Dragon Roof Boss
On the top floor of the Kings and Scribes exhibition is this deeply carved piece of limestone. It is thought to be a roof boss, which would have been set high up, joining the ribs of a vault together.
The Normans first introduced roof bosses to Britain; we have more than a thousand in our vaults from this period. This roof boss may have been dislodged from the east end of the cathedral when it was remodelled at the start of the 1200s.
The lively carving is of two dragons biting each other’s tails, with the tips becoming acanthus leaves. The dragons have long pointed ears, three-clawed feet and prominent rib cages.
This image, called a double ouroboros, may symbolise opposing forces coming together to create a united whole.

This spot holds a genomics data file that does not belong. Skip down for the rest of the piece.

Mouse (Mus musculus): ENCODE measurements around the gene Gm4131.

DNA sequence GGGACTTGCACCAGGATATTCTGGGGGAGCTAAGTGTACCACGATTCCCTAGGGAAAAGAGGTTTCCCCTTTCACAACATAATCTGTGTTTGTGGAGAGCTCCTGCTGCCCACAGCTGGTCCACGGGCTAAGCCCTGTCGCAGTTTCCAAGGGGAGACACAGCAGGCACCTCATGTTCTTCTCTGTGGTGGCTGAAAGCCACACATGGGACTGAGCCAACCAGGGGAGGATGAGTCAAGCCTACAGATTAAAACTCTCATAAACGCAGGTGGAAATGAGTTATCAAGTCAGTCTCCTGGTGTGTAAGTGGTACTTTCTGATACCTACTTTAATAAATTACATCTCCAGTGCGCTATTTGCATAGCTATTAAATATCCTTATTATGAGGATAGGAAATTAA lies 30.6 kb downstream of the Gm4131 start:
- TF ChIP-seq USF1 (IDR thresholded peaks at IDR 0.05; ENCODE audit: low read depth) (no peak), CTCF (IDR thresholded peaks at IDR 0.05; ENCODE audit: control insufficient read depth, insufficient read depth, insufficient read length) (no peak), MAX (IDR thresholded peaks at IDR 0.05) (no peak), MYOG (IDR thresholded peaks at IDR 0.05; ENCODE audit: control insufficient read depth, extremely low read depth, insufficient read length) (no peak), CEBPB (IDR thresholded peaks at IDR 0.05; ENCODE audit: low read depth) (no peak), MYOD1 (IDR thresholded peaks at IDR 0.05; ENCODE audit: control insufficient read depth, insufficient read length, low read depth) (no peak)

Picked by one of our wonderful Kings and Scribes Stewards from the Sunday Team.
The Portrait of Bishop George Morley
On the mezzanine floor of the Kings and Scribes Exhibition is our stunning 17th century Morley Library.
Above the door hangs a portrait of Bishop Morley, painted by the studio of Sir Peter Lely.
Morley is wearing his Garter robes as Prelate of the Order of the Garter, which is an Office held by all Bishops of Winchester since Bishop William of Edington was created the first Prelate in 1348.
Morley was a Royalist during the Civil War, and on his return from exile at the Court of Charles Il the King made him Bishop of Winchester.
Morley took the time in exile to indulge in his passion for books and understand the leading ideas and emerging knowledge of the period- that is when he collected his books. Morley left his collection of nearly two thousand books to the cathedral to establish the library which bears his name.
He encouraged reading and study, his portrait looks down here to remind us to follow his example.Picked by one of our wonderful stewards from the Saturday Team.